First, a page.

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In his first real game action for the Bears, Dixon did an excellent job as a gunner on the punt team. He beat the jam and got downfield to recover a muffed punt by Jalen Saunders. He then continued his quality gunner play by continuing to get downfield and allow virtually no punt return yardage for the Jets.

Ryan Mundy

On the opening series of the game, Mundy did an excellent job reading a screen pass and got the interception. He then returned the pick 45 yards for a touchdown to give the Bears a 7-0 lead just 32 seconds into the game.

Until he in injured his shoulder later in the game, Mundy was playing consistent, physical football. Let’s hope the injury isn’t too serious and that Mundy is back next week versus Green Bay.

Interior pass rush

While the pass rush the Bears were getting form the outside was inconsistent at best, the inside pass rush by the defensive tackles was fairly good. For most of the game, the Bears got a good push up the middle, forcing Geno Smith to scramble.

Rookies Ego Ferguson and Will Sutton played their best games, and fourth-year pro Stephen Paea also played well. With Jerimiah Ratliff probably coming back for the Green Bay game next Sunday, this bodes well for Chicago for the rest of the season.

Bears Down

Special teams

While there was some good play on the coverage units, especially by the aforementioned Dixon, there were still some costly blunders on special teams.

An illegal block in the back nullified a 28-yard punt return by Santonio Holmes. On a Bears punt, Terrell Manning, who was just brought up off the practice squad, ran into a Jets punt returner after a fair catch signal. That blunder gave the Jets a first down at the Bears’ 28-yard line and led to a field goal in the third quarter.

The kickoff return game was once again rather non-existent — four kicks were returned for an average of 18.3 yards — and the problem has to be rectified.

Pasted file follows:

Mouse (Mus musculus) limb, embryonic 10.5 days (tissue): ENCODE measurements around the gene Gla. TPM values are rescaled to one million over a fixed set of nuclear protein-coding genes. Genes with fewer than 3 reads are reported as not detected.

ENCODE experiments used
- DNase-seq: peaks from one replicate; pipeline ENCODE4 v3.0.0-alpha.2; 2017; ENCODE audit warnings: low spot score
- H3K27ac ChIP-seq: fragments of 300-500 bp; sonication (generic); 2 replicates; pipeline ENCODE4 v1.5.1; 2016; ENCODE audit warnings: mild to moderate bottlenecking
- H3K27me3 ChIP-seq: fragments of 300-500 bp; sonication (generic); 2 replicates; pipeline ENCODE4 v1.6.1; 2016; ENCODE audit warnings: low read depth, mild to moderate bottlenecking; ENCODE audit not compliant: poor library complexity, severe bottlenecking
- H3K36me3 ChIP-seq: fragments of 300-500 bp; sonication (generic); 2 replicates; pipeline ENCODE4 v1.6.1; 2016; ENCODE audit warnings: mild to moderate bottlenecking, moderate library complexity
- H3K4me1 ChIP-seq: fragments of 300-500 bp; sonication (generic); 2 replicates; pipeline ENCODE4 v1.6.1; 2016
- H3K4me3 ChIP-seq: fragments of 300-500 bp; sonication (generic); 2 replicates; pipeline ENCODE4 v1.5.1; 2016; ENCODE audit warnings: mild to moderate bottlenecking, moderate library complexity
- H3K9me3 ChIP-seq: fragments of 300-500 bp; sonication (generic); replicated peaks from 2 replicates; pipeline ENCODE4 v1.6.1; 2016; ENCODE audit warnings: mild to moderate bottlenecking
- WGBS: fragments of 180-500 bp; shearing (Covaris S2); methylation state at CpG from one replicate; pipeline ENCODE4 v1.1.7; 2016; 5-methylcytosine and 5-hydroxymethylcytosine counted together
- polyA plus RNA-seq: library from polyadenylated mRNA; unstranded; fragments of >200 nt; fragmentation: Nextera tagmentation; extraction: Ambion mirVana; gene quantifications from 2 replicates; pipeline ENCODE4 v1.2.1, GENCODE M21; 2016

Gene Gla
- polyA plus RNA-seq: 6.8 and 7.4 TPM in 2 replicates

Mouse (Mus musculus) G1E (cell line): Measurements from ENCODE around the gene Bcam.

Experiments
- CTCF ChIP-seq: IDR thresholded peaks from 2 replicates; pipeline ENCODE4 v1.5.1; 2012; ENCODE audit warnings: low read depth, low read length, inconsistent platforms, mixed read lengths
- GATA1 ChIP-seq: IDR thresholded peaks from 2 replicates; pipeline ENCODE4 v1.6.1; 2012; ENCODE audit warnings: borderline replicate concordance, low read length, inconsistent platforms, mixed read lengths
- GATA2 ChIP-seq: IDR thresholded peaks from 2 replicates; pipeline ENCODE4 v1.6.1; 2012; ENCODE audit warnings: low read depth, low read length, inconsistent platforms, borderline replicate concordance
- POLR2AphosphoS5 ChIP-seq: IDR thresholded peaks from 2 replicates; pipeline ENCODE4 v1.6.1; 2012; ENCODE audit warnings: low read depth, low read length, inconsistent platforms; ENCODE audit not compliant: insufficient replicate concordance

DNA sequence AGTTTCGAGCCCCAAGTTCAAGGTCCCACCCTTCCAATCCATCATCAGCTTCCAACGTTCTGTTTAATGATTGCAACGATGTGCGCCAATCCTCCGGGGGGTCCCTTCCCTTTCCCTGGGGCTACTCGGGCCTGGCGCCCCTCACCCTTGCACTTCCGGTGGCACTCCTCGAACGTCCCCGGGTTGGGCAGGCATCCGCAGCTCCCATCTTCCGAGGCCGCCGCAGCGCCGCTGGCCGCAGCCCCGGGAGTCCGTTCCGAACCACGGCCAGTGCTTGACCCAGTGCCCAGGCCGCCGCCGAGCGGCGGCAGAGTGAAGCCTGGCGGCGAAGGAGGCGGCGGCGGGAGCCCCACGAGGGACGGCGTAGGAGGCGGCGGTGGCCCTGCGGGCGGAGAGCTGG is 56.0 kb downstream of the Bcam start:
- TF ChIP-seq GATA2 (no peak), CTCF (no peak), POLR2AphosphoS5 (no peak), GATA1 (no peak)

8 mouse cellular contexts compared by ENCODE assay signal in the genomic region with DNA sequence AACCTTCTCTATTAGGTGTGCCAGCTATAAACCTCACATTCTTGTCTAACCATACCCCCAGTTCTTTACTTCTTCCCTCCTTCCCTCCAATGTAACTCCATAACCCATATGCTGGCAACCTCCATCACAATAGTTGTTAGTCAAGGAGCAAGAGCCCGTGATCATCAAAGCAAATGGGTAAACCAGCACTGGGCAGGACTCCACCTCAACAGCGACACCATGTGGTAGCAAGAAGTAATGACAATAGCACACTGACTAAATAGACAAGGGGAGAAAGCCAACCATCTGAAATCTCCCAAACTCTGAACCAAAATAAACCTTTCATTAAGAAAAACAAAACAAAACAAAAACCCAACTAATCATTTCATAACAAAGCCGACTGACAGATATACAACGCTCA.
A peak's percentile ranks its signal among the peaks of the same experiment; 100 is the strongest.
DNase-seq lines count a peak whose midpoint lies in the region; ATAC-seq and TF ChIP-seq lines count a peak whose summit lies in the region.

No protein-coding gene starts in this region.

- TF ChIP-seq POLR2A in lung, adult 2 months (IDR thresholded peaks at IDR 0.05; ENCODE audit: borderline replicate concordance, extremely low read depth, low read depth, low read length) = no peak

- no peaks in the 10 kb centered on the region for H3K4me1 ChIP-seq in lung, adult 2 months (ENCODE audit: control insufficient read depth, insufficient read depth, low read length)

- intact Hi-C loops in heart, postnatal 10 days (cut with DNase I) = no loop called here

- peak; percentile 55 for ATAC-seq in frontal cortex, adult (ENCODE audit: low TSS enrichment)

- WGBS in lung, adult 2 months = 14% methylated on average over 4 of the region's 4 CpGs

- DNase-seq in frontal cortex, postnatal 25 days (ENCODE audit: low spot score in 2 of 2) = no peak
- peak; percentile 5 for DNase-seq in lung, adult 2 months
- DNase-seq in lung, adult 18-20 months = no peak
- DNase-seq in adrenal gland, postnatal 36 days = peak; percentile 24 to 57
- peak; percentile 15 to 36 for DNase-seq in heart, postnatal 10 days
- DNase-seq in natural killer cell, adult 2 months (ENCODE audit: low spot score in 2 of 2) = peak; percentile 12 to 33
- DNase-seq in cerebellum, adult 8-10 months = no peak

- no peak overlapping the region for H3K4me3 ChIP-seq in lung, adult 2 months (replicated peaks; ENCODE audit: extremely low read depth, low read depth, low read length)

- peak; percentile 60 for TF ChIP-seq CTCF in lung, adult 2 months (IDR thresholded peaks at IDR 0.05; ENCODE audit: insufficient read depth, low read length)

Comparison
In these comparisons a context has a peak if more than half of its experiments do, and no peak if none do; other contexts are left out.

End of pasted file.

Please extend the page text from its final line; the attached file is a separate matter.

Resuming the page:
Defense seldom used pressure

The Bears had three sacks in this game, and they did by using just a four-man pass rush a good part of the game. Rather than bring pressure from the linebackers, Chicago chose to sit back in coverage. While that philosophy did result in two interceptions, it’s my feeling that more pressure would have resulted in more mistakes by Geno Smith

The lone exception to the no-pressure philosophy was on the final defensive snap of the game for the Bears. With the Jets facing a fourth-and-5 from the Bears’ 9-yard line, Chicago defensive coordinator Mel Tucker called an all-out blitz. The pressure forced Smith to throw high, and the Jets receiver caught the ball out of the end zone, sealing the Bears victory.

Dropped interception

Earlier in that final Jets drive, Bears linebacker Jon Bostic had an opportunity to close out the game. While Bostic was credited with a pass breakup on the play, the reality is he dropped an easy interception. Missed opportunities like that can cost a team a ball game. Why? Your opponent still has the ball and every play is an opportunity to score. It’s a good thing the Bears held on to win.

Now, it’s on to face Green Bay next Sunday at noon at Solider Field. The Bears have a short week and are really banged up, so that makes for a bigger challenge in a key divisional game. A win would give the Bears a two-game advantage in the standings over their archrival. Being that we will be just a quarter of the way through the season, that would be huge.

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Greg Gabriel is a former NFL talent evaluator who has been an on-air contributor for 670 The Score. Follow him on Twitter @greggabe.